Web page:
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See Inside March 2006

Cognitive Radio

Smart radios and other new wireless devices will avoid transmission bottlenecks by switching instantly to nearby frequencies that they sense are clear
WIRELESS SIGNALS



MATT VINCENT

Your favorite radio station transmits on a specific frequency. When you set your receiver to so many cycles per second, you tune the antenna circuit to pluck that station's frequency out of the ether. If other transmitters interfere with your reception, your only real option is to wait out the problem. In the best of all worlds, though, your receiver would respond by switching immediately to an open backup frequency that carries your station's broadcast. Such a solution is beyond today's radio technology, and perhaps that example makes the problem seem trivial. But now imagine that interference is interrupting an urgent, emergency cell-phone call. In that case, rapid transfer of the call to a clear cell channel would be more than merely convenient--it might save a life.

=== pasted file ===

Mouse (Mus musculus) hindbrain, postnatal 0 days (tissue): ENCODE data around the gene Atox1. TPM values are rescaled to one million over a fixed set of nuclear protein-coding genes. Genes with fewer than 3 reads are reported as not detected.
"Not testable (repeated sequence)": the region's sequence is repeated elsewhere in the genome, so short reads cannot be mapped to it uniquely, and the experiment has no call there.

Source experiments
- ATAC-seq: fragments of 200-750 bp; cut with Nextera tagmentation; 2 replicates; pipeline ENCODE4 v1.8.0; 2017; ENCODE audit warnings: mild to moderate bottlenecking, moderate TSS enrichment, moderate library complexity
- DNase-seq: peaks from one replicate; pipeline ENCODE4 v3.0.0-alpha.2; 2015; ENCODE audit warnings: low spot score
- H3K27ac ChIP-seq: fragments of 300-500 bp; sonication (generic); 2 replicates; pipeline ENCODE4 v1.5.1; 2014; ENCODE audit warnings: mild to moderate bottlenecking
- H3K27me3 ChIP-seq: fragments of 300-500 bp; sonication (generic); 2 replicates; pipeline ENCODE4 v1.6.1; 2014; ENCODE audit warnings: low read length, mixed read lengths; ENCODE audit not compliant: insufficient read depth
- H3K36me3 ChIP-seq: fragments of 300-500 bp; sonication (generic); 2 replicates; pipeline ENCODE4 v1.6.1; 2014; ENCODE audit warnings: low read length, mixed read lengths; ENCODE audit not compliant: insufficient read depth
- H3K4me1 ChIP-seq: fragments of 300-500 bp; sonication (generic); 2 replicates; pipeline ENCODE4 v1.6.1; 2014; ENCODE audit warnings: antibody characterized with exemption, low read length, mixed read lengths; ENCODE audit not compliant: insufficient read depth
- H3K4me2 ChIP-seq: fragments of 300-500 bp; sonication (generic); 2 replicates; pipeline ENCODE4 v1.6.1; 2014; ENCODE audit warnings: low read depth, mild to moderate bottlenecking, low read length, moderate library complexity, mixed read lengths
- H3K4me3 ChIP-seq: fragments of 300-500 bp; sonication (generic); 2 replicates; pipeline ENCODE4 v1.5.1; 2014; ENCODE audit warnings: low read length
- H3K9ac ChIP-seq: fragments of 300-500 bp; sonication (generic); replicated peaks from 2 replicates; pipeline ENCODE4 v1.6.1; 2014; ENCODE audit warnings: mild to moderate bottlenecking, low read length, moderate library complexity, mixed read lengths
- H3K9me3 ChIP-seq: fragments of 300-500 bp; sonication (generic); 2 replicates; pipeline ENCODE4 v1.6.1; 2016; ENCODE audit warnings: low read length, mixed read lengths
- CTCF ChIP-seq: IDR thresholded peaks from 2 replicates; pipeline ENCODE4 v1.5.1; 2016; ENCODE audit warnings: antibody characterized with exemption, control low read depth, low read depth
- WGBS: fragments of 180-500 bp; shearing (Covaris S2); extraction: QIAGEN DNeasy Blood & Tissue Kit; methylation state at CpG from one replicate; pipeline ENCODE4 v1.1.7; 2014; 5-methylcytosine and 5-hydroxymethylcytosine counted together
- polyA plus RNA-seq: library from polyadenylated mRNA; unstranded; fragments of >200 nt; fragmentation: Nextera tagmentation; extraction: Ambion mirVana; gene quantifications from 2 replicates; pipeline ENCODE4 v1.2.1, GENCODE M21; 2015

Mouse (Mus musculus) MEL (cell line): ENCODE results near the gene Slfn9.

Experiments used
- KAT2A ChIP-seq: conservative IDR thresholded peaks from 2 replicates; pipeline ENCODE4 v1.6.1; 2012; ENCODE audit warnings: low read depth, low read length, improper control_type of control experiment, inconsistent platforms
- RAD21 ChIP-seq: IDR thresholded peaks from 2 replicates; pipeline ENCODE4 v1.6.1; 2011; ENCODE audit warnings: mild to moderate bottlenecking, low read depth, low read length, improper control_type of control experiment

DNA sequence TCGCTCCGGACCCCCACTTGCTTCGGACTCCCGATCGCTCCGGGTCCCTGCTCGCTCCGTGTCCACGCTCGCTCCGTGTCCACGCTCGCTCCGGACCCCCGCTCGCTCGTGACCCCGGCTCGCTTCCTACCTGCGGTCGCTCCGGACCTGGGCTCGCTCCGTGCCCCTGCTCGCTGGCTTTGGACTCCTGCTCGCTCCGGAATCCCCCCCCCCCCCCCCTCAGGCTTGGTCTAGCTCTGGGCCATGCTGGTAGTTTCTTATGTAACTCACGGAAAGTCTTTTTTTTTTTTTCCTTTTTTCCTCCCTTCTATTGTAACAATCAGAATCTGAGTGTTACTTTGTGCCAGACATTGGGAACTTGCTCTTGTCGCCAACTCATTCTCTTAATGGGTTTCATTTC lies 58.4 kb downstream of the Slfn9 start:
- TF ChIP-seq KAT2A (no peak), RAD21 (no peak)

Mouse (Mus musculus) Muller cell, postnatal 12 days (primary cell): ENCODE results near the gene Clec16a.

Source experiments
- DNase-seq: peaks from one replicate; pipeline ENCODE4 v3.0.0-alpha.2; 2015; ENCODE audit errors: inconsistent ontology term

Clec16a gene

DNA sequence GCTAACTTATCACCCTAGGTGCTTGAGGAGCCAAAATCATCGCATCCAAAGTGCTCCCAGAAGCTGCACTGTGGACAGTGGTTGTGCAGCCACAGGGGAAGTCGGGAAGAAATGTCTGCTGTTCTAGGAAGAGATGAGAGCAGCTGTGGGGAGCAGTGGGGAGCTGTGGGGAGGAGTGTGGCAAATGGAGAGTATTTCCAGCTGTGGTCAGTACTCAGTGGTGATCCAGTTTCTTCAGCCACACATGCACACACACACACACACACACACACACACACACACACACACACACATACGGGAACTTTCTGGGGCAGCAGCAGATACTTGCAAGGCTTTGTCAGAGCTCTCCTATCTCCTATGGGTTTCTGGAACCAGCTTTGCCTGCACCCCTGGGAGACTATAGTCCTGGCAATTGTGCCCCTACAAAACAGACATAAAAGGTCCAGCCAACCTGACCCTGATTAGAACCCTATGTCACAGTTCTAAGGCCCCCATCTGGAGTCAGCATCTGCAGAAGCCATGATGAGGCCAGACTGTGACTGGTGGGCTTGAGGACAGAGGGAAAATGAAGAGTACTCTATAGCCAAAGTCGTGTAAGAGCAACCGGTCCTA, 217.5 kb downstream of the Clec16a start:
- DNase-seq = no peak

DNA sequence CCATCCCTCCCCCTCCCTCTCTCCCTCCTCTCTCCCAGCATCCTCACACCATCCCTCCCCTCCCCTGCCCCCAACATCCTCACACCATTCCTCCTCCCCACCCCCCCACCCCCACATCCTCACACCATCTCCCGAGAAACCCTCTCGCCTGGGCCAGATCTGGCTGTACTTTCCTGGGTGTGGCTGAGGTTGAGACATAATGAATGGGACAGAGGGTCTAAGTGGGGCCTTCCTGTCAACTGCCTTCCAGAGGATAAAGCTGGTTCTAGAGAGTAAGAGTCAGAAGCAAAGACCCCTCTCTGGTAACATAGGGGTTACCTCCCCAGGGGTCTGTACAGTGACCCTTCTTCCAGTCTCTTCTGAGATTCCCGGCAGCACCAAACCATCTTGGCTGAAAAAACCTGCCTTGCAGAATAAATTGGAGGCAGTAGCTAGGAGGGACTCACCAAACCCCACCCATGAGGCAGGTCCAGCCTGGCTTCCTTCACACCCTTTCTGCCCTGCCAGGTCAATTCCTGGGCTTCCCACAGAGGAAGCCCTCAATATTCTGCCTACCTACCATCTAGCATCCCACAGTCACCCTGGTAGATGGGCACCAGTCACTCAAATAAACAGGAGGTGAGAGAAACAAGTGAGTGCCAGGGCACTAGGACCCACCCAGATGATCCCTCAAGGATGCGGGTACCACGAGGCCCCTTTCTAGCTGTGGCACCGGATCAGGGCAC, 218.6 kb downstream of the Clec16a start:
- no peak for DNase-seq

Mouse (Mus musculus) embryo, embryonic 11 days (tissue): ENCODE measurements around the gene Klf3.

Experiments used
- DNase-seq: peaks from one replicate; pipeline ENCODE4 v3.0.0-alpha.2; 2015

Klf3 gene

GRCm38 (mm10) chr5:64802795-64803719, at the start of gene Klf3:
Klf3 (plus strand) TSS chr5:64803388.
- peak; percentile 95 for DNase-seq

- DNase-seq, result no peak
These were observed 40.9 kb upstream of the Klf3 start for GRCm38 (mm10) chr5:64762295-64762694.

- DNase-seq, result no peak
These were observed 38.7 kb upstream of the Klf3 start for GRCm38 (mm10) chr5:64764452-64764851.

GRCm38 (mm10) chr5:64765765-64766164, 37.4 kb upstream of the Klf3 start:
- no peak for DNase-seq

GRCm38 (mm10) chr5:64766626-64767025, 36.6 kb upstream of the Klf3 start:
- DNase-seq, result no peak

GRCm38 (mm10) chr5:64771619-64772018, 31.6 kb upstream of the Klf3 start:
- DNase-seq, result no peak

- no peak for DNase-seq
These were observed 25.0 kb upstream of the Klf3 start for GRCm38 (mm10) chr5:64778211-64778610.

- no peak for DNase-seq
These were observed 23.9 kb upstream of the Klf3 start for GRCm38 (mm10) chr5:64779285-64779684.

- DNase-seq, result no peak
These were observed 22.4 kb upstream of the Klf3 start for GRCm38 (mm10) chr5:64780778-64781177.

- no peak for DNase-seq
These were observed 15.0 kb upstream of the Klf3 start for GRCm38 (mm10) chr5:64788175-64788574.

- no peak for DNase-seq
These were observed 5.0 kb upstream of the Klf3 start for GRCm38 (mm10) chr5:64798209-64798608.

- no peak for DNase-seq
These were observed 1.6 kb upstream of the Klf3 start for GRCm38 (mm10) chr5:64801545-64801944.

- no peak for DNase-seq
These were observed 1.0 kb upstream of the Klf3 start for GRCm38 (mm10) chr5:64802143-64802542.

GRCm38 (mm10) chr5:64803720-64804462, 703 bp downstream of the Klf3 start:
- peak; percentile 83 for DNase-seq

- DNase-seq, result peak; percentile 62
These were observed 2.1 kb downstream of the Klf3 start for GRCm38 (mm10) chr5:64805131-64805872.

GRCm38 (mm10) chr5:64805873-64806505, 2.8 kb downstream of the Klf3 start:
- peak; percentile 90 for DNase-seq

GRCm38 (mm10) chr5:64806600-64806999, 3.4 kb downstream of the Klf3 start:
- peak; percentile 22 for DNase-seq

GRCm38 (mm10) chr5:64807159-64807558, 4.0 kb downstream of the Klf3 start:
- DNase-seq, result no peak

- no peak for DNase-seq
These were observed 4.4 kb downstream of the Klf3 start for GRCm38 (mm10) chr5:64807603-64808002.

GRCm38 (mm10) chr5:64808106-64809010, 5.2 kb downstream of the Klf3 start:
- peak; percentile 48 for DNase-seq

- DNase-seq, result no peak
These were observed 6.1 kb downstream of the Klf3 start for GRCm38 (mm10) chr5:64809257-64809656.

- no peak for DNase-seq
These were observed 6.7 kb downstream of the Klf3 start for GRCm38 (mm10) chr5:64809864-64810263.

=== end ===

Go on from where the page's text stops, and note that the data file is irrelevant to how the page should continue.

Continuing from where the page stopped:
Engineers are now working to bring that kind of flexible operating intelligence to future radios, cell phones and other wireless communications devices. During the coming decade, cognitive radio technology should enable nearly any wireless system to locate and link to any locally available unused radio spectrum to best serve the consumer. Employing adaptive software, these smart devices could reconfigure their communications functions to meet the demands of the transmission network or the user.

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